3D printing Desktop Metal is first to commercialise titanium for bound metal production

Editor: Alexander Stark

USA — Titanium has been a challenging material for bound metal 3D printing because it is both extremely reactive in powder form and difficult to sinter. Desktop Metal has now qualified Titanium for manufacturing with the Studio System 2, becoming the first company to commercialise the material for additive manufacturing.

Related Companies

This machine bracket has been designed using a gyroid lattice infill and titanium in place of 17-4PH stainless steel to reduce weight and material while maintaining the required functional strength and stiffness.
This machine bracket has been designed using a gyroid lattice infill and titanium in place of 17-4PH stainless steel to reduce weight and material while maintaining the required functional strength and stiffness.
(Source: Business Wire)

Additive manufacturing company Desktop Metal, has qualified the use of titanium alloy Ti-6Al-4V (Ti64) for the Studio System 2, a metal 3D printing platform. With plans to begin shipping Ti64 in September, they will be the first and only company to make the material commercially available for extrusion-based bound metal additive manufacturing technologies.

Ti64 is the most widely used titanium alloy and is characterised by its high tensile strength, corrosion resistance, and biocompatibility. With a high strength-to-weight ratio, Ti64 is considered an ideal material for high-performance production applications in industries such as aerospace and defense, automotive, and oil and gas. In addition, its biocompatibility makes it particularly desirable in medical applications, such as with surgical devices and implants.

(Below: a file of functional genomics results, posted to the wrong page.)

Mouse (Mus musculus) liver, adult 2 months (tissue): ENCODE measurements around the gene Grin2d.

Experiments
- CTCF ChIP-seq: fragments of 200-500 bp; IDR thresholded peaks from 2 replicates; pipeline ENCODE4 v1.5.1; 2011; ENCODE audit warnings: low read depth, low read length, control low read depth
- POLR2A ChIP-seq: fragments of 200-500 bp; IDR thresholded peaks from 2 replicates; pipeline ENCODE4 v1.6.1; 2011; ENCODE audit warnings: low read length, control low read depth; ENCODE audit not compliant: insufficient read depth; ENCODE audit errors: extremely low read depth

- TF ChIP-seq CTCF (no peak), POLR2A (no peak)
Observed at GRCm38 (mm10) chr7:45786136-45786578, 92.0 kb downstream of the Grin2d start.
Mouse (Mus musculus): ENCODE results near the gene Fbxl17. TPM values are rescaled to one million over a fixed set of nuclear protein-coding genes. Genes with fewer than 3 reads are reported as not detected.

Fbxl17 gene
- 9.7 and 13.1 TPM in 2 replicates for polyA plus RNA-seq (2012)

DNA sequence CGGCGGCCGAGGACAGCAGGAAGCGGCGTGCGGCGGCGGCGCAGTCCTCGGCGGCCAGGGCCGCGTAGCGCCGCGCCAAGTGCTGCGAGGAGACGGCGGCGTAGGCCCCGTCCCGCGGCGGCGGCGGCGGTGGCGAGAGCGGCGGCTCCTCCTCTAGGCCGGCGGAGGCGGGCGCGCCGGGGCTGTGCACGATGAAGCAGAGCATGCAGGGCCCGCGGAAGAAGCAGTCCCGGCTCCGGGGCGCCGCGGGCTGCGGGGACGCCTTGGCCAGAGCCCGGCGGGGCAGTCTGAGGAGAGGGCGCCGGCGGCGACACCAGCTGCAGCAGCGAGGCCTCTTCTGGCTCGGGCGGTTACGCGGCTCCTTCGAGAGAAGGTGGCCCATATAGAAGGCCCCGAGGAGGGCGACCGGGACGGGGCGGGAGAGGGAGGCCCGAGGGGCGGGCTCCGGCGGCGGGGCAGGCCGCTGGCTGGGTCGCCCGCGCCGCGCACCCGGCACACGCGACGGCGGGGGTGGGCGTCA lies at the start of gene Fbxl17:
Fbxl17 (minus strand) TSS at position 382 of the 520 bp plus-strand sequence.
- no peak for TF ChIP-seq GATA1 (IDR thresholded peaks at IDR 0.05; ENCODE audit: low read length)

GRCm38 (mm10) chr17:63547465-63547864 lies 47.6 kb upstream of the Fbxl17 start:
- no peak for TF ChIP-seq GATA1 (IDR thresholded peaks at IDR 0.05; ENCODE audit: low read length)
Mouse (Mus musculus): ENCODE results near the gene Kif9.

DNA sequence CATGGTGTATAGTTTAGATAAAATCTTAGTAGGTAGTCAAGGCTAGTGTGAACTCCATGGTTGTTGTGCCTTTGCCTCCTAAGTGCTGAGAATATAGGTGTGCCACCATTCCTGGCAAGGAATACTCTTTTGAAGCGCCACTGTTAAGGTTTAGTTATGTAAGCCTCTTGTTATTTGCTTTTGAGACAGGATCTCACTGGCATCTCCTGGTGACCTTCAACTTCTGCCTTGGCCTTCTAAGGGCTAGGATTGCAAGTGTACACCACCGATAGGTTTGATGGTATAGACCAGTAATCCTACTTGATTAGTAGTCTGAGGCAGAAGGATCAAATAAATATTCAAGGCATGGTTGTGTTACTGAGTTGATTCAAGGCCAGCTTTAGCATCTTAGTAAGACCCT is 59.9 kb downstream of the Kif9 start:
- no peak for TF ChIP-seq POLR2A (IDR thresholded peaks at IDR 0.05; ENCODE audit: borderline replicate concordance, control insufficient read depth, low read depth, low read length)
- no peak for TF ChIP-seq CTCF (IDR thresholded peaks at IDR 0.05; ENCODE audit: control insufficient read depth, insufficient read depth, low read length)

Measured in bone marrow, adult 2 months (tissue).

Ti64 processed on the 3D printing platform delivers tensile properties of 730 MPa yield strength, 845 MPa ultimate tensile strength, and 17 percent elongation. According to the company, these mechanical properties exceed those set by ASTM F2885-17 standards for metal injection moulded surgical implant applications.

The Studio System 2 is compatible with 316L stainless steel and Ti64 as well as all materials previously supported by the Studio System, including 17-4PH stainless steel, 4140 low-alloy steel, H13 tool steel, and copper. A broad portfolio of additional materials that take advantage of the Studio System 2’s streamlined, two-step process is in active R&D with new releases slated to roll out this year.

Key applications of titanium

With the Studio System 2, Ti64 parts demonstrate excellent mechanical properties and corrosion resistance on a more accessible platform than legacy powder bed fusion 3D printing alternatives. Examples of key uses cases include:

This machine bracket has been designed using a gyroid lattice infill and titanium in place of 17-4PH stainless steel to reduce weight and material while maintaining the required functional strength and stiffness.
This machine bracket has been designed using a gyroid lattice infill and titanium in place of 17-4PH stainless steel to reduce weight and material while maintaining the required functional strength and stiffness.